Rogue Valley hospital cuts 20 positions
MEDFORD — After losing about $1 million during the first two months of the current budget year, Rogue Valley Medical Center and its parent company announced a hiring freeze Wednesday andcut about 20 full-time positions at the region's largest nonseasonal employer.
Asante Health System reduced staff in non-patient-care areas, including communications and marketing, patient registration, medical records, human resources and its fundraising foundation. Some 80 positions now open will not be filled, said Roy Vinyard, Asante's president and chief executive officer.
Vinyard said Asante lost about $1 million for the first two months of the current fiscal year, which began Oct. 1, 2008, and fell just short of breaking even for the fiscal year that ended Sept. 30, 2008.
"We felt strongly we needed to take steps to get us on a sound financial footing," he said Wednesday.
Hospitals generally try to earn 3 to 7 percent more than they pay out to have money to spend for new equipment, salary increases and improvements.
Along with RVMC, Asante operates Three Rivers Community Hospital in Grants Pass, Genesis recovery center in Central Point, and Hearthstone, a skilled nursing center in Medford. Altogether it employs more than 4,000 people.
Vinyard said only positions that are critically necessary to patient care will be filled during the freeze, but he stressed those positions would be filled. All executive team members, department directors and managers (about 120 people) will forgo a 3 percent annual wage increase this year. Vinyard said other employees already have received their annual increase.
Vinyard said hospital patient volume is down about 5 percent over last year, and the hospital typically budgets for an increase in volume of 2 to 4 percent per year. He said people are postponing elective procedures, such as hip or knee replacements, if they can.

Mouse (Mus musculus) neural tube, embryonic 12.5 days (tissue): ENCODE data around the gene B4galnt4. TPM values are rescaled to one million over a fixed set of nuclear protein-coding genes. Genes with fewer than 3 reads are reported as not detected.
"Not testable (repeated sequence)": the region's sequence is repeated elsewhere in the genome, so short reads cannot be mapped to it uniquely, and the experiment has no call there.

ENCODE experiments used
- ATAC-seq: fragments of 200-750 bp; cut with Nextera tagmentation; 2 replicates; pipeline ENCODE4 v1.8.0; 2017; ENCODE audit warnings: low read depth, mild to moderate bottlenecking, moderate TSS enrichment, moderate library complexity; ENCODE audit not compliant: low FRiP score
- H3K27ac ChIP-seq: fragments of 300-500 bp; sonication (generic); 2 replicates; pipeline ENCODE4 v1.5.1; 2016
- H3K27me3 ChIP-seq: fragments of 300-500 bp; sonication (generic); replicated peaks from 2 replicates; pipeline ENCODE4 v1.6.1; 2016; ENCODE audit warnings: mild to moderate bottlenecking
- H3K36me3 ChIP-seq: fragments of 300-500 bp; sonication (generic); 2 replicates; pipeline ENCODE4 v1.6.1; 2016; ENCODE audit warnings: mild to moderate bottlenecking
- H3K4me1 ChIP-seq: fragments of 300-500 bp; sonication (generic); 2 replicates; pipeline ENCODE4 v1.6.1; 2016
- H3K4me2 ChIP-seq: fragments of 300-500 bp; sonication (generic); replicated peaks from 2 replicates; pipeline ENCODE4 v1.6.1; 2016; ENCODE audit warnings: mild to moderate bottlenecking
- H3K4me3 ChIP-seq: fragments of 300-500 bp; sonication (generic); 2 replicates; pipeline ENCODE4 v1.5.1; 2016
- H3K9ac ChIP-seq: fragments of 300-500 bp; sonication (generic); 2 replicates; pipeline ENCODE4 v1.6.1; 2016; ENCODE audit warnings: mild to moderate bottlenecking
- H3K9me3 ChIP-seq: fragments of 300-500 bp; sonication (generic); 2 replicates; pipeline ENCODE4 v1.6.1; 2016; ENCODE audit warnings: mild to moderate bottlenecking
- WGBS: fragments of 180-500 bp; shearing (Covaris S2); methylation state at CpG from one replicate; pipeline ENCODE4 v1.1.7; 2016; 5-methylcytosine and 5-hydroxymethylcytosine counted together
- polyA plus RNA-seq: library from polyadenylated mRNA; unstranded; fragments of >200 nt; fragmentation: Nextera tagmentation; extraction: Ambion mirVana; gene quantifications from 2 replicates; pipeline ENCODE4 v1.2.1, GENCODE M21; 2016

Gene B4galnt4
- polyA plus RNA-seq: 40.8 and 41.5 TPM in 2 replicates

People who have lost their jobs — and their health insurance — in the recession are also staying away from the hospital.
Vinyard said Asante's financial squeeze reflects "what's happening across our state and nationwide. Health care is not exempt from financial downturns."
As the number of paying patients has declined, the ranks of those who cannot pay for their care have increased. Vinyard said Asante is looking at about $60 million in uncompensated care for the current budget year.
Uncompensated care has been rising at a rate of about 18 percent per year, he said.
Federal law prevents hospitals from refusing treatment to people who seek treatment at the emergency department. The costs for those who are unable to pay for the care are counted either as charity care or bad debt, depending on the circumstances of each case.
Asante also has to pay interest on the bonds it issued to rebuild much of the hospital and construct a new six-story bed tower that opened in 2005. In November 2005, Asante issued $170 million in bonds to complete the RVMC expansion, build new patient rooms at Three Rivers in Grants Pass, and refinance some existing debt. At that time officials said bond interest would be about $11.4 million per year.
A supply and material waste committee will be formed to identify opportunities to reduce supply costs, and all programs will be evaluated to make sure they are critical to Asante's mission and the core health needs of the region.
Vinyard stressed that Asante will remain a "strong, viable organization, and we'll continue to be here."
He said other staff reductions could occur as managers look for the most efficient way to provide care.
"We're trying to preserve employees and improve efficiency," he said.
Reach reporter Bill Kettler at 776-4492 or e-mail email@example.com.